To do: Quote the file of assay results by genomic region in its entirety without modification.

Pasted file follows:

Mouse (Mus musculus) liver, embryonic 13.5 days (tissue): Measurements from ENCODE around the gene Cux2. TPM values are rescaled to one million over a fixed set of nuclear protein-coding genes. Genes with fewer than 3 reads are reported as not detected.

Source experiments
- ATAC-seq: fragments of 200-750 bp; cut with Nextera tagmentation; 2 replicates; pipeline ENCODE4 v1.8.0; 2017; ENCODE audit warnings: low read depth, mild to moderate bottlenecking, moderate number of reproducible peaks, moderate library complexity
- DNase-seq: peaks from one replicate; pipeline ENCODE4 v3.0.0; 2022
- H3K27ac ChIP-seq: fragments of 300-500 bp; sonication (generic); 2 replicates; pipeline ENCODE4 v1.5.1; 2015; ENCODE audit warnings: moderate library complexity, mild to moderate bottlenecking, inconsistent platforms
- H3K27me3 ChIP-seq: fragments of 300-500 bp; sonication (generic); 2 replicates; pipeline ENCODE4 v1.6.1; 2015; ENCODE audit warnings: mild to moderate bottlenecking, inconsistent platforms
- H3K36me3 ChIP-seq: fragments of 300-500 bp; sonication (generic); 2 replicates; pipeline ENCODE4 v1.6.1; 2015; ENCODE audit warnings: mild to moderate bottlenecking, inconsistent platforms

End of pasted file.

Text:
Mouse (Mus musculus) liver, embryonic 13.5 days (tissue): Measurements from ENCODE around the gene Cux2. TPM values are rescaled to one million over a fixed set of nuclear protein-coding genes. Genes with fewer than 3 reads are reported as not detected.

Source experiments
- ATAC-seq: fragments of 200-750 bp; cut with Nextera tagmentation; 2 replicates; pipeline ENCODE4 v1.8.0; 2017; ENCODE audit warnings: low read depth, mild to moderate bottlenecking, moderate number of reproducible peaks, moderate library complexity
- DNase-seq: peaks from one replicate; pipeline ENCODE4 v3.0.0; 2022
- H3K27ac ChIP-seq: fragments of 300-500 bp; sonication (generic); 2 replicates; pipeline ENCODE4 v1.5.1; 2015; ENCODE audit warnings: moderate library complexity, mild to moderate bottlenecking, inconsistent platforms
- H3K27me3 ChIP-seq: fragments of 300-500 bp; sonication (generic); 2 replicates; pipeline ENCODE4 v1.6.1; 2015; ENCODE audit warnings: mild to moderate bottlenecking, inconsistent platforms
- H3K36me3 ChIP-seq: fragments of 300-500 bp; sonication (generic); 2 replicates; pipeline ENCODE4 v1.6.1; 2015; ENCODE audit warnings: mild to moderate bottlenecking, inconsistent platforms